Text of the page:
"Who am I? I am Susan Ivanova, Commander, daughter of Andrei and Sofie Ivanov. I am the right hand of vengeance, and the boot that is gonna kick your sorry ass all the way back to Earth, sweetheart. I am death incarnate and the last living thing that you are ever going to see. God sent me."
REVIEW: The incredible second half of this episode made me forget all about the first half's many weaknesses, so I may struggle... As expected, Garibaldi is his old self enough to want to make things right by rescuing Sheridan. Of course, he's now Sheridan's infamous betrayer so it takes a telepath's seal of approval, impossible to get unless one has Vorlon-enhanced powers, which Lyta most definitely has. Thankfully, she's on Mars, and Doc Franklin, though ready to let Number One execute his old friend wants to be sure they're not making a mistake. From there, a rescue attempt which will hinge on security being rather more lax than we'd expect at the interrogation center, but some fun use of Lyta unleashing her powers on the guards (PAINNNNN!) and getting the codes from them. Lyta is otherwise problematic, however. I laughed out loud when she grabbed a machine gun and starting shooting in the air - it seemed completely ridiculous - but scratched my head at the "comedy" scene where she wants to sue whoever ever said she was a good liar. It dawned on me then that I really didn't know who Lyta was. A tool of the Vorlons, someone who keeps getting disrespected for no visible reason, and a character that might as well be JMS' own private deus ex machina, with powers useful for moving the plot along, or ignored when they would make things too easy. But I don't think the writer or the actress really know what makes her tick, and so these scenes come off as random, getting the wrong impression from the audience. Garibaldi gains redemption not because he acts to undo the damage he did, but because he manages to be cool doing it. He would hate to "go out" as a traitor, and talks circles around the nitwits guarding Sheridan's prison. Once again stabbed in the back, it's now a symbol of his penance for what he did to his former captain. As for Sheridan himself, I do wish they'd switched out interrogators again, and that the effects of torture - and drug-induced mind manipulation! - would have had a more lasting effect on him. He empties a magazine into a dead guard and that's catharsis enough that he can then get into the captain's chair again? I hold out hope for a sequel to his treatment, but at the rate things are going (JMS still thinks it's the last season), I'm not TOO hopeful.
Back on the station, Londo and G'Kar are meeting with the League of Non-Aligned Worlds and convincing them to join their ships to Sheridan's fleet. They even provide political cover for Delenn by excluding her so no one can say she was in a conflict of interest. Nothing sinister here. Rather, we're seeing how Sheridan's greater message, his preaching the power of alliance, has reached these various alien races. Babylon 5 HAS become our best hope for peace, and even its most warlike participants are now acting on this hope, not selfishly, but out of honor and reciprocity. Sheridan showed them the way with DEEDS, not just words, and they are repaying his service and sacrifice. With the aliens banding together, in part to deny Earth the possibility of isolating itself or one day lashing back (WWII Germany-style), and Sheridan getting rescued, we may indeed believe in hope. That's when JMS sandbags us with the opposite sentiment.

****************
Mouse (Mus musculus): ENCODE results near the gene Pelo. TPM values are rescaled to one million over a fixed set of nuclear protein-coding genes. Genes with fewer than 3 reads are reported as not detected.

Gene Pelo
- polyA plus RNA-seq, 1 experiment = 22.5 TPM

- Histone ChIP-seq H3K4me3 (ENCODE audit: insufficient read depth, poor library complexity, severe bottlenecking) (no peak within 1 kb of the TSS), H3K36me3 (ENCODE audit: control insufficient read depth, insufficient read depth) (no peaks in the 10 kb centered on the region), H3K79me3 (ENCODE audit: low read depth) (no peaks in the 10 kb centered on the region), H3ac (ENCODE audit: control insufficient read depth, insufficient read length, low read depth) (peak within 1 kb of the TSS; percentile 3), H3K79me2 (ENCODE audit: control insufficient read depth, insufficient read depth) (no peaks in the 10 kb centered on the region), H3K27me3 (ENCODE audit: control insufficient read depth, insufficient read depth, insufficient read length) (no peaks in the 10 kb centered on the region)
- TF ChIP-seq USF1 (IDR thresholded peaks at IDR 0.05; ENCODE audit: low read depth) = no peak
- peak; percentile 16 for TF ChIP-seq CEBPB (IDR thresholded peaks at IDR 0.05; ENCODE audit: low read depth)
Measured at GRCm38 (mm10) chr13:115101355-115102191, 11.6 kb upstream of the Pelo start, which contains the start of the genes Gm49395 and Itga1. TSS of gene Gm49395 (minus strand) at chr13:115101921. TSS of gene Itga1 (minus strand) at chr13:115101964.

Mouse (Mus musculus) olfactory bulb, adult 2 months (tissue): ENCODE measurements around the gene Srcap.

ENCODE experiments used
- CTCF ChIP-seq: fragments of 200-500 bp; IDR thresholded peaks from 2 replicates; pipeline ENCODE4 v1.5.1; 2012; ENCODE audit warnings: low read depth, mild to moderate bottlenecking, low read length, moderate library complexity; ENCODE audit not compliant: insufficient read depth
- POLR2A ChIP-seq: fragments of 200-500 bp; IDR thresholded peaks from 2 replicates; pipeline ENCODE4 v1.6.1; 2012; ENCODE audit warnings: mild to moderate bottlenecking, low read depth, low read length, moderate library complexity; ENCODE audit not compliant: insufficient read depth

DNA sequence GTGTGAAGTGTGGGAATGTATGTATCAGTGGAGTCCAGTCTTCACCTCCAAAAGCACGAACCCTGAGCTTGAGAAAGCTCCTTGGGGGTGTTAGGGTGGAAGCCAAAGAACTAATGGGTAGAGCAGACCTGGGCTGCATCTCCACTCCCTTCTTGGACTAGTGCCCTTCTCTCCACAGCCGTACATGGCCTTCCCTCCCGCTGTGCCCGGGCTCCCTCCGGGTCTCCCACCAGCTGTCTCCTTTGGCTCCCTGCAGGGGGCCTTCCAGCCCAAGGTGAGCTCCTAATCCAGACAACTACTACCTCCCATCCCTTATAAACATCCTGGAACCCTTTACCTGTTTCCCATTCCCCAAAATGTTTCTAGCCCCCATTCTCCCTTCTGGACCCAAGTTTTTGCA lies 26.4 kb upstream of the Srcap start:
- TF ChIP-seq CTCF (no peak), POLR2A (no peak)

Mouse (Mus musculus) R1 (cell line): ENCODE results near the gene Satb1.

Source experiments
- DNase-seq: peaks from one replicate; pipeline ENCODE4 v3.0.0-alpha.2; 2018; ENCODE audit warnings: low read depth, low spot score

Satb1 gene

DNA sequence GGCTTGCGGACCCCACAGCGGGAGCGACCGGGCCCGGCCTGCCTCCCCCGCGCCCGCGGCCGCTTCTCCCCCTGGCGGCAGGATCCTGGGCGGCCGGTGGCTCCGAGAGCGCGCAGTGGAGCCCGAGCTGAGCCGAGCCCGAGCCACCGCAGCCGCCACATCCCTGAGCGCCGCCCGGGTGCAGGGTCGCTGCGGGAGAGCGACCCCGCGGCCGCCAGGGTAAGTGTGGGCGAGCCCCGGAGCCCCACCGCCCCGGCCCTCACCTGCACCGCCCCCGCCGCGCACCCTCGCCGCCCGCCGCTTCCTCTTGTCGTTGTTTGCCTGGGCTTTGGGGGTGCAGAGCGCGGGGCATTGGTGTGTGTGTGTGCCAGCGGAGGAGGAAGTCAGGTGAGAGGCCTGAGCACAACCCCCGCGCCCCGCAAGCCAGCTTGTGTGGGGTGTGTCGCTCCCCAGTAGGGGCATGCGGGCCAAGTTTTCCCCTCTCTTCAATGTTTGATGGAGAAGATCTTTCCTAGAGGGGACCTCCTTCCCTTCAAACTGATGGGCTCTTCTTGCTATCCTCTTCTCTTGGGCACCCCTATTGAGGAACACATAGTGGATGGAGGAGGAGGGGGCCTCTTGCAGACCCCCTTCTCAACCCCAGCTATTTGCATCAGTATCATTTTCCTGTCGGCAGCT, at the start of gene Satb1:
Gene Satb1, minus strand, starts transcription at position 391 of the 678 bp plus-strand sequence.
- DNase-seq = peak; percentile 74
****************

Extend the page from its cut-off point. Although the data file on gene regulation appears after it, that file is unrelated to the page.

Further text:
Now, I do find the Shadow-enhanced Earthforce battleships a little silly. I mean, it's the darkest battle ever with those black hulls, but the urchin quills don't seem to serve any purpose except to make us understand what's going on. But it's fine. The space battle is awesome and Ivanova gets to go for broke, willing to fight to the last man so this fleet loyal to Clark can't get away. At this point, Ivanova is looking haggard, even after Marcus tricks her into getting some sleep. That fatigue only accentuates her natural irritation, and from that irritation is born the most kickass speech this show has ever had (and I certainly wouldn't expect something like that from Star Trek!). She makes good on her divine promise, but can't avoid a large piece of debris hitting her ship. Now, my limited hindsight was working overtime. I knew Ivanova wasn't part of the 5th season, but I couldn't remember why. As the large piece of debris tumbled into view, it seemed to go in slow motion. I had time to play back in my mind how she'd just gotten this awesome moment, how she'd finally acknowledged Marcus' feeling for her, and her certain departure from the program. Ivanova was going to die. I was in tears. It's heart-wrenching that she survives this moment to essentially say her goodbyes to Sheridan, that she'll survive less than a week in some hospital bed. And like Londo and the NA League, her thoughts here, at the end, are for her friend, not for herself. She begs him not to add to his guilt, that her death is not on his head, and further gets a promise from him that he'll command the Agamemnon in the final battle - a place of psychological safety, surely. Unless the warning about traitors making believed they'd joined his cause are on that very ship... Like I said, at this point, I've lost track of whatever didn't work in the first half.
REWATCHABILITY: High - A powerful and touching end to one of the main cast. I'm more than willing to overlook the episode's weaknesses.